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SEZs – CONCEPT, STRUCTURE, PROCESS , IMPACT, FUTURE MACRO-ECONOMICS Dr. Gulnar Sharma Origin & History of SEZs Yester years EPZs (Export Processing Zones) are todays SEZs One of the earliest…
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  1. SEZs – CONCEPT, STRUCTURE, PROCESS , IMPACT, FUTURE MACRO-ECONOMICS Dr. Gulnar Sharma
  2. Origin & History of SEZs
    • Yester years EPZs (Export Processing Zones) are todays SEZs
    • One of the earliest & most famous SEZs were founded by China under Den Xiaoping in the early1980s
    • Today the most prominent SEZs in China are Shenzhen & Pudong, a district of Shanghai
    • However, India’s first EPZ was set up in Kandla (Gujarat) in 1965 followed by Santacruz (Mumbai) in 1973
  3. Historical background
    • Four modernizations – Liberalization of Agriculture; Rural & Town Industrialization through Defence, Urban & Area Export-oriented enterprises through SEZs.
    • Importance of the last in faster economic growth, modernization of Industry & Trade and export growth
    • Policy of preferred regions – unequal growth – open-door policies
    • Hong Kong and East Asian factors
    • Overriding approach based on Deng’s Observation: “For us to establish SEZs and adopt open-door policies, we must have a clear guiding ideology: that is, “Not to constrain but to release”
  4. Experience with EPZs
    • Starting with Kandla in 1965; SEEPZ in 1972, Based on reviews of working, Cochin, Falta, Madras (Chennai) and NOIDA in 1984 and Vizag in 1989
    • Very limited impact
    • Less than 40% of approvals fructified, rest cancelled or lapsed
    • Employed only 0.01% of labour force
    • FDI was less than 20% of total investment
    • Accounted for less than 4% of exports. Net export much lower as imports were over 60% of exports
  5. INTRODUCTION
  6. The concept of SEZ is expected to bring large dividends to the State in terms of economic and industrial development and the generation of new employment opportunities. The SEZs are expected to be engines for economic growth..
    • Special Economic Zone (SEZ) is defined as "a specifically delineated duty free enclave and shall be deemed to be foreign territory for the purposes of trade operations and duties and tariffs" .
    • Special Economic Zone is one or more areas of a country where the tariffs and quotas are eliminated and bureaucratic requirements are lowered so that more companies are attracted to the area. The companies establishing in the area also get extra incentives for doing business.
    • SEZs are an acknowledgement of the potential of export-led development strategy in accelerating economic growth.
    • Government of India have notified Special Economic Zones (SEZs) Act 2005 and notified Special Economic Zone Rules 2006 with a view to augmenting infrastructure facilities for export production.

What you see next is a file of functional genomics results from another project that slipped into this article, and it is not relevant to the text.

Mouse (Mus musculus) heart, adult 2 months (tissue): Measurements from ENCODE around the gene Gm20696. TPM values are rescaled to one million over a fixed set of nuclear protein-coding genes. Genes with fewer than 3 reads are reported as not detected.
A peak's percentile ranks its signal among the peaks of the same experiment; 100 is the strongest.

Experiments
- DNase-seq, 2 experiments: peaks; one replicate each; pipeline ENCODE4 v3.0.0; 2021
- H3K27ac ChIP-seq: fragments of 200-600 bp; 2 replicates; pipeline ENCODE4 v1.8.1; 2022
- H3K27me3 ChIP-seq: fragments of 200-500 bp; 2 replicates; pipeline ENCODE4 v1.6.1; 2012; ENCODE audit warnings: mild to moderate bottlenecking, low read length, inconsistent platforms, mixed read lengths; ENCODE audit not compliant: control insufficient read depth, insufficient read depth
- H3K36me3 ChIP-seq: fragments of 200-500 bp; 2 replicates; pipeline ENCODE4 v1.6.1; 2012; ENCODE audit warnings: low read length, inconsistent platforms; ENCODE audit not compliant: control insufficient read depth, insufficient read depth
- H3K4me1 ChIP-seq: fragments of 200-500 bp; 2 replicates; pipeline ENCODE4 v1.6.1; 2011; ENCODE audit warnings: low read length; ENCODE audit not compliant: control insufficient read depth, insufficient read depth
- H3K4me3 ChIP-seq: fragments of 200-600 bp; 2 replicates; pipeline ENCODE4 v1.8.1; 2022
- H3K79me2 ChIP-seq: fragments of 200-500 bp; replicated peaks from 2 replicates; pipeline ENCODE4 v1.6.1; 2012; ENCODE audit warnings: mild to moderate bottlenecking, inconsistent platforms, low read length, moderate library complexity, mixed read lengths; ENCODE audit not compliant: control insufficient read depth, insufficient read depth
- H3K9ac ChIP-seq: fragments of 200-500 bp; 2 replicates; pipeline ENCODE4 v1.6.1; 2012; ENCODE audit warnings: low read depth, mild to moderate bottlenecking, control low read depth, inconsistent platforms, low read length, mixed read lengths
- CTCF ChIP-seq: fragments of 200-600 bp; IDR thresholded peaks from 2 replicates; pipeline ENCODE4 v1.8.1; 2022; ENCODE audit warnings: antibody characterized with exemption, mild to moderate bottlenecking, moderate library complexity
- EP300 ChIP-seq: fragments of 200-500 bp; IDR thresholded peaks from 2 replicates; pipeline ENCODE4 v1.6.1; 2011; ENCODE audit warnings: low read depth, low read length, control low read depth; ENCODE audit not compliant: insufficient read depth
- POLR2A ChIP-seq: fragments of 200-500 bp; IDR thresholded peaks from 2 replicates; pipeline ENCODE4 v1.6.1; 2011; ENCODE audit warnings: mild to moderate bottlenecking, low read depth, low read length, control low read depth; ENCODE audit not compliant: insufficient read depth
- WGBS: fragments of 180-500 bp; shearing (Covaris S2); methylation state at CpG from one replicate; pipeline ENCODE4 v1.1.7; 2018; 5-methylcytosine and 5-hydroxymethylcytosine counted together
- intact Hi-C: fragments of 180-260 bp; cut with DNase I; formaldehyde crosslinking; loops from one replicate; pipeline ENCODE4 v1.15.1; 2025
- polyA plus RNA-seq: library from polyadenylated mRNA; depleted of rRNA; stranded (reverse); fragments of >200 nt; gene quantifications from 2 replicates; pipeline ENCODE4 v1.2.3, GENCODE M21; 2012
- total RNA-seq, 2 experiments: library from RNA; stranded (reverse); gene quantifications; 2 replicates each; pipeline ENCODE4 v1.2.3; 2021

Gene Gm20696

• Setting up of Special Economic Zones are permitted in the public, private, joint sector or by the State Governments.
    What is a SEZ ?
  7. Incentives and facilities offered to the SEZs
    • The incentives and facilities offered to the units in SEZs for attracting investments into the SEZs, including foreign investment include:-
    • Duty free import/domestic procurement of goods for development, operation and maintenance of SEZ units
    • 100% Income Tax exemption on export income for SEZ units under Section 10AA of the Income Tax Act for first 5 years, 50% for next 5 years thereafter and 50% of the ploughed back export profit for next 5 years.
    • Exemption from minimum alternate tax under section 115JB of the Income Tax Act.
    • External commercial borrowing by SEZ units upto US $ 500 million in a year without any maturity restriction through recognized banking channels.
    • Exemption from Central Sales Tax.
    • Exemption from Service Tax.
    • Single window clearance for Central and State level approvals.
    • Exemption from State sales tax and other levies as extended by the respective State Governments.  
  8. SEZ Approval Consequent upon the SEZ Rules coming into effect w.e.f. 10th February, 2006, Twenty-five meetings of the Board of Approvals have since been held.  During these meetings, formal approval has been granted to  462 SEZ proposals.  There are 135 valid in-principle approvals.   Out of the 462 formal approvals, 222 SEZs have been notified. Benefits derived from SEZs Benefit derived from SEZs is evident from the investment, employment, exports and infrastructural developments additionally generated.  The benefits derived from multiplier effect of the investments and additional economic activity in the SEZs and the employment generated thus will far outweigh the tax exemptions and the losses on account of land acquisition.  Stability in fiscal concession is absolutely essential to ensure credibility of Government intensions. Exports from the functioning SEZs during the last five years : Year Value (Rs. Crore) Growth Rate ( over previous year ) 2003-2004 13,854 39% 2004-2005 18,314 32% 2005-2006 22 840 25% 2006-2007 34,615 52% 2007-2008 66,638 92%
  9. SEZ Policy of 2000
    • New Policy in April 2000. SEZs permitted to be set up in the public, private, joint sector or by the State Governments
    • Minimum size of 1000 hectares (4 sq. miles)
    • Simplified procedures and more incentives
    • Main measures were:
      • Conditions for automatic approval relaxed considerably
      • Customs procedures simplified
      • Units could produce items reserved for SSI units in domestic market
      • 100% FDI investment for manufacturing
      • Profits could be repatriated fully
      • Freedom for sub-contracting
      • 100% I.T. exemption for five years